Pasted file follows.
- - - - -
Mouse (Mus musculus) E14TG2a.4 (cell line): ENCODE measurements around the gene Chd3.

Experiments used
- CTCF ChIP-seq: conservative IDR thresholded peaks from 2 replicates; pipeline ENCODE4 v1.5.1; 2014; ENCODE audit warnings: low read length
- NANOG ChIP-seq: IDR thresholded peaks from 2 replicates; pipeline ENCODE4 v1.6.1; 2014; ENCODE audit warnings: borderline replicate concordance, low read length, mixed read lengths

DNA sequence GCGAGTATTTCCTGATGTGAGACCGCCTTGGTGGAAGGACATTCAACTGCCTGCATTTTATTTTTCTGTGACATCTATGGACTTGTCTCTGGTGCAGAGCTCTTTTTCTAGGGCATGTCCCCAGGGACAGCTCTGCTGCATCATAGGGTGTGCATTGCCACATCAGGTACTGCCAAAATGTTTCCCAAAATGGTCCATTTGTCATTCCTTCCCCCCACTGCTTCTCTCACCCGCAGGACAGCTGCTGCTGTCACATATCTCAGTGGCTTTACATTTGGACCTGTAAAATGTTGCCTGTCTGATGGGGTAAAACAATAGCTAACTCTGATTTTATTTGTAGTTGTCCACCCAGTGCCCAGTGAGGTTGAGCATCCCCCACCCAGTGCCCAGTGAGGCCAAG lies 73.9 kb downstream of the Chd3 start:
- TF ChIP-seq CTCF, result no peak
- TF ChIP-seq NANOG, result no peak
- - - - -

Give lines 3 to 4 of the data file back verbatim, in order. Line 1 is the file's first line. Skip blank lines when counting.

- CTCF ChIP-seq: conservative IDR thresholded peaks from 2 replicates; pipeline ENCODE4 v1.5.1; 2014; ENCODE audit warnings: low read length
- NANOG ChIP-seq: IDR thresholded peaks from 2 replicates; pipeline ENCODE4 v1.6.1; 2014; ENCODE audit warnings: borderline replicate concordance, low read length, mixed read lengths